They were always friendly, and openly expressed their appreciation of the Coast Guard. But, Carol and I soon discovered that if we couldn’t talk about basketball, the bible, or tobacco, (maybe even in that order), any extended conversations would be limited. As one lady expressed it, “We just lo-o-ve having y’all here, but you do know that y’all never be one of us, right?”
Kimberly did not react well to my first rescue call. When Carol told Kimberly, “Kim, daddy will not be home for awhile, maybe a few days. He had to take the Chilula to try to find a man lost at sea.” Kim’s response was crying, gasping-never-ending crying. When we were at Alameda, I had come home from work at the end of the day just like any other dad. Carol tried everything to console her.
“Just think, Kimberly, how happy that man is going to be. He’s probably been scared all night. He’ll be so glad to see daddy’s big Coast Guard ship coming toward him to save him.”
Through gulping, shoulder heaving sobs, Kimberly’s angry response was, “Why didn’t the man just take a flashlight!”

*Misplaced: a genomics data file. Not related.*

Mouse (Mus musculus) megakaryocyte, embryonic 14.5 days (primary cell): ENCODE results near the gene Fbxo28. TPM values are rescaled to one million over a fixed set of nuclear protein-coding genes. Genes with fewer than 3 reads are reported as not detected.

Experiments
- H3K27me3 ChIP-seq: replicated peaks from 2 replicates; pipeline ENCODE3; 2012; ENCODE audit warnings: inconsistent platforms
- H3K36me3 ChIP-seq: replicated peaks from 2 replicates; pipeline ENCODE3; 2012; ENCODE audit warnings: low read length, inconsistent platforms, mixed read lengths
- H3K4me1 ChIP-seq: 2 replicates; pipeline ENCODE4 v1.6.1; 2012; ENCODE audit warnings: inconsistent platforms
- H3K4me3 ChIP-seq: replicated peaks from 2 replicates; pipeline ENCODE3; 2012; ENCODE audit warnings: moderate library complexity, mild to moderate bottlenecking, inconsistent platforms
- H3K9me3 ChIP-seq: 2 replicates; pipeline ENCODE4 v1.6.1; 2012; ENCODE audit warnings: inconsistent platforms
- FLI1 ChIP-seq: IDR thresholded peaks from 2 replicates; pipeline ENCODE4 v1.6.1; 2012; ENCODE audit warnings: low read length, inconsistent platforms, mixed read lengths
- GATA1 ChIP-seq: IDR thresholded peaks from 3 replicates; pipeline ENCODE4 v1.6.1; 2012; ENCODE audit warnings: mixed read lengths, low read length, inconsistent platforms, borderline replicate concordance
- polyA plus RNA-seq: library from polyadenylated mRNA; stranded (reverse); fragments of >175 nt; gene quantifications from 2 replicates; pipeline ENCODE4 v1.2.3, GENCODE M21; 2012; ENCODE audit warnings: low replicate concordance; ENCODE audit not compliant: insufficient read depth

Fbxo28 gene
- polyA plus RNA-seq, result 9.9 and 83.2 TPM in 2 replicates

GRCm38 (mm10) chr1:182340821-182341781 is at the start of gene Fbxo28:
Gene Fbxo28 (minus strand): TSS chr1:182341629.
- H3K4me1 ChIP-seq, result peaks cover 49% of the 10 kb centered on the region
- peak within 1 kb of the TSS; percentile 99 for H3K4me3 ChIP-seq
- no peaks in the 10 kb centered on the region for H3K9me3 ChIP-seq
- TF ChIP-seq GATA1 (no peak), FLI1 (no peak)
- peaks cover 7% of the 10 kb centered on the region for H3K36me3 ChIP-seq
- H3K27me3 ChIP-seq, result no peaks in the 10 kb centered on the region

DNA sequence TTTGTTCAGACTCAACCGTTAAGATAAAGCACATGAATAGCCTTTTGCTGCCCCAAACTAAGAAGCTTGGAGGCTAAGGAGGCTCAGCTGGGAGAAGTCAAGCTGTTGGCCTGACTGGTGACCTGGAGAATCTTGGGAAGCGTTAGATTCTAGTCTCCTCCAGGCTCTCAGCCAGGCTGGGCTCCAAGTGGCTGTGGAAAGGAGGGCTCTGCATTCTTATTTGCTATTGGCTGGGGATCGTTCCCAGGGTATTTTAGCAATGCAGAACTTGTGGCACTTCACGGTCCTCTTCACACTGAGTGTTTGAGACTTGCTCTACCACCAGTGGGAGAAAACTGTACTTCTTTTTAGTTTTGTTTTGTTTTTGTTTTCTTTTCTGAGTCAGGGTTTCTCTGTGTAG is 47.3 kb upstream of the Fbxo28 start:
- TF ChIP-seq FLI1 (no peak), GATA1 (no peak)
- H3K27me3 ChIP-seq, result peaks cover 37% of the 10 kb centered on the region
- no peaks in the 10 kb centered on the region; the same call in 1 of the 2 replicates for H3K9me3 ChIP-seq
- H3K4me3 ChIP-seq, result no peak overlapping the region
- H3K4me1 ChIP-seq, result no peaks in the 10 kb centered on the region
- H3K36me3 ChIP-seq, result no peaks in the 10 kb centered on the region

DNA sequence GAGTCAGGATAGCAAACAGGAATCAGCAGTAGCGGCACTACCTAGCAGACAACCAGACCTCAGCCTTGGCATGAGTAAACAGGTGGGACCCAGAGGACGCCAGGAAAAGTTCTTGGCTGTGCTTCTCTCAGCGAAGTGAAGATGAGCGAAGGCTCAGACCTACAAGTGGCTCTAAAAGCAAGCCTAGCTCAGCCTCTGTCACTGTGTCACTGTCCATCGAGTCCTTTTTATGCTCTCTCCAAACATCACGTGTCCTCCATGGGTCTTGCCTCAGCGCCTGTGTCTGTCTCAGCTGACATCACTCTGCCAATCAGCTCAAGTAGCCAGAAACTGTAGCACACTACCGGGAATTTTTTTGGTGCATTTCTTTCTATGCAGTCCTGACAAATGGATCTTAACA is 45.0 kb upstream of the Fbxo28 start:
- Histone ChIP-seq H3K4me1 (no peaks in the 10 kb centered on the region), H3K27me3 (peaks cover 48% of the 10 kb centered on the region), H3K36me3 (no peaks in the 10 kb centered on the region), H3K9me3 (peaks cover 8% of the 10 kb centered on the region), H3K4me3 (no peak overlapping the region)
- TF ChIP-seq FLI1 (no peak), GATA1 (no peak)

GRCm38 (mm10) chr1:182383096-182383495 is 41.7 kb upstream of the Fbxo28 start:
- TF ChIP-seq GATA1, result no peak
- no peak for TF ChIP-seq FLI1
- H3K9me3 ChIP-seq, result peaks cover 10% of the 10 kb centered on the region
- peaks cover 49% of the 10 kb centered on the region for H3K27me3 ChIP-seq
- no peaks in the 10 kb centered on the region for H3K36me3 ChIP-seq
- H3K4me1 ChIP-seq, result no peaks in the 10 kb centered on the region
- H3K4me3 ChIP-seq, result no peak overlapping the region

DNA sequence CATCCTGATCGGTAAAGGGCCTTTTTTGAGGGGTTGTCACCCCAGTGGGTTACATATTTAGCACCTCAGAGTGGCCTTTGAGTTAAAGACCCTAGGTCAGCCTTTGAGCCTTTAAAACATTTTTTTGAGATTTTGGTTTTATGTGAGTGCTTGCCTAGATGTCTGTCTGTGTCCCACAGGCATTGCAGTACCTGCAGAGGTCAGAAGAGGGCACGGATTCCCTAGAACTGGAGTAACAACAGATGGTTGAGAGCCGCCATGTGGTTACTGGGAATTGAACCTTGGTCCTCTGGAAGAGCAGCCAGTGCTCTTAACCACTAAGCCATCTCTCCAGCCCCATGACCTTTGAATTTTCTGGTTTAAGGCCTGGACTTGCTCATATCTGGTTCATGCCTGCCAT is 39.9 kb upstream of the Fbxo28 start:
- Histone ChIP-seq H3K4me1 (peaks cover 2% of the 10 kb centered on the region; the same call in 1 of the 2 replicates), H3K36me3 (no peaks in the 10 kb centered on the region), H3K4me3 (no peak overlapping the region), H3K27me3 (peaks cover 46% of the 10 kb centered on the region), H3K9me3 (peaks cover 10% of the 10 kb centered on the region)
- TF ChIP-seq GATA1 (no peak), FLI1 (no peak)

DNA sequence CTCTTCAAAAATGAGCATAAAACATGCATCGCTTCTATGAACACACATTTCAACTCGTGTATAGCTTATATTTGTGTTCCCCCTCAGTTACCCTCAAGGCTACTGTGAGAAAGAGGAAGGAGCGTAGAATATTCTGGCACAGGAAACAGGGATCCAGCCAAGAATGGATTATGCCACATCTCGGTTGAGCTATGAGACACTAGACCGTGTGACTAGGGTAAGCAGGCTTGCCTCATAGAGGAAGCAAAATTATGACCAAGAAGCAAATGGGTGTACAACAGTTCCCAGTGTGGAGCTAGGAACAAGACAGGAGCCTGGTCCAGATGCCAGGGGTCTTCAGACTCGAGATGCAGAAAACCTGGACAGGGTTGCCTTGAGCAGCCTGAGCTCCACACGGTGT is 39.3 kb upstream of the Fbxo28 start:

We enrolled Kimberly in nursery school which helped some, but she needed companionship at home too. A dog. That should do it. A nice little beagle that could grow with her— Disaster!
She and the young pup, which we called Sailor, never hit it off. He scratched and nibbled at her; she poked and jabbed at him. When she wanted to go out to play, she begged for us to keep the dog inside, when she played inside, the dog had to go out. We often found one of them under her bed, and the other on top. This was not working. It was worse. One of them was going to have to go. We gave Sailor away to a nice family (any one that would take him) and we had peace again. The second dog was a loving black cocker spaniel who became a member of the family for fifteen years.
One evening, while I was reading the newspaper waiting for Carol to announce dinner, I leaned up from my recliner and yelled to Carol in the kitchen, “Hey, Babe, did you see this article on the front page? They’re going to cut the ribbon for the opening of the new A & P tomorrow. The high school band is going to play in the parking lot. Do you want to go?” Carol leaned back from the stove and peeked into the den.
“Reeeely? Are you kidding me?”
“Oh, my God, Carol, I felt an honest tinge of excitement there!” I put the paper in my lap and just stared ahead for a half-minute. “I feel like I’m in an episode of ‘Mayberry, RFD.”